Reducing bed numbers of health services in Maryport will tear the heart out of the community, the Success Regime was told at a meeting last night. 

Dr Brian Money, a local GP, said Maryport has been part of a national pilot based on the integration of services.

His plea to leave Maryport alone was echoed by nearly 300 people who crammed into Maryport Rugby Club on Thursday.

There was standing room only. 

Around 30 or more of those barred from entry because there was nowhere  to sit or stand pressed their faces against the outside windows to listen to what was happening.

The panel delivering the Success Regime’s initial proposals were left in no doubt that Maryport is once again prepared to fight to keep its hospital services.

“Close our hospital at your peril,” one man told the panel.

Others told poignant stories of the care that was given at Maryport.

One woman said he sister was born at Maryport hospital and had lived in the town all her life.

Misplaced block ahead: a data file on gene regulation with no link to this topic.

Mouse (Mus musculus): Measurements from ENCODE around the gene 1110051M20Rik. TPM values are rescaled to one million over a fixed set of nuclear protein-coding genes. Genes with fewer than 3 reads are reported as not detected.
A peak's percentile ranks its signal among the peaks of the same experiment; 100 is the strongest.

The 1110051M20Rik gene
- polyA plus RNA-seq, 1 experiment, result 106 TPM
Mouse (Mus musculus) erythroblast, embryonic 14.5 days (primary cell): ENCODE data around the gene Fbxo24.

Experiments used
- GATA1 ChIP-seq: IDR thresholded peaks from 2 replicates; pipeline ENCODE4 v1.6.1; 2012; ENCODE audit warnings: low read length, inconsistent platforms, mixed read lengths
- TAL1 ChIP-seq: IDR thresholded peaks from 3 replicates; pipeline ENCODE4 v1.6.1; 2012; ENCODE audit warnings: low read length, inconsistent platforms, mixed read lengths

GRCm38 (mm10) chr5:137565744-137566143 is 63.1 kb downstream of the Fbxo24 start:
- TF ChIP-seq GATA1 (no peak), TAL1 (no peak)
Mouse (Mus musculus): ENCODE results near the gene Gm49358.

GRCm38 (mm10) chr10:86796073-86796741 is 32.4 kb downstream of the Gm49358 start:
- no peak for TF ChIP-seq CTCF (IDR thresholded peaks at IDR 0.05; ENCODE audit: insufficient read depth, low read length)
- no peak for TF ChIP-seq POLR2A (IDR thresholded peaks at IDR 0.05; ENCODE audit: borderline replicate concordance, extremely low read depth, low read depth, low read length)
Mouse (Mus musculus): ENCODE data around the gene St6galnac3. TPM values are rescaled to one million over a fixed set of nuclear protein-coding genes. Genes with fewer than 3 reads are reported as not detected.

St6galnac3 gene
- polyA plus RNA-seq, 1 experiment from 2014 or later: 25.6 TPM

“She is now dying of lung cancer. She wants to die at Maryport hospital.”

Local businessman Peter Nixon, spoke of the death of his brother Philip, a popular Maryport man.

He said when Philip was diagnosed with a brain tumour he was in hospital in Newcastle. He spoke of the frequent and often lonely journeys to visit him.

“When he came to Maryport we were told he might have to go elsewhere but staff here said they were keeping him. I cannot describe the loving care he got,” he said.

Dr Shaun Hudson said Maryport hospital handles around 500 patients a year and asked where they were going to go.

Dr John Howarth, one of the GPs who led the campaign to save community hospitals when they were threatened seven years ago, is now a member of the Success Regime.

He told the Maryport meeting that he would be taking back a report of the passion in Maryport for its cottage hospital and the efficiencies that could be made within an integrated service.

There was some concern expressed about the removal of maternity consultants from the West Cumbria and the practice of moving patients from Whitehaven to Carlisle.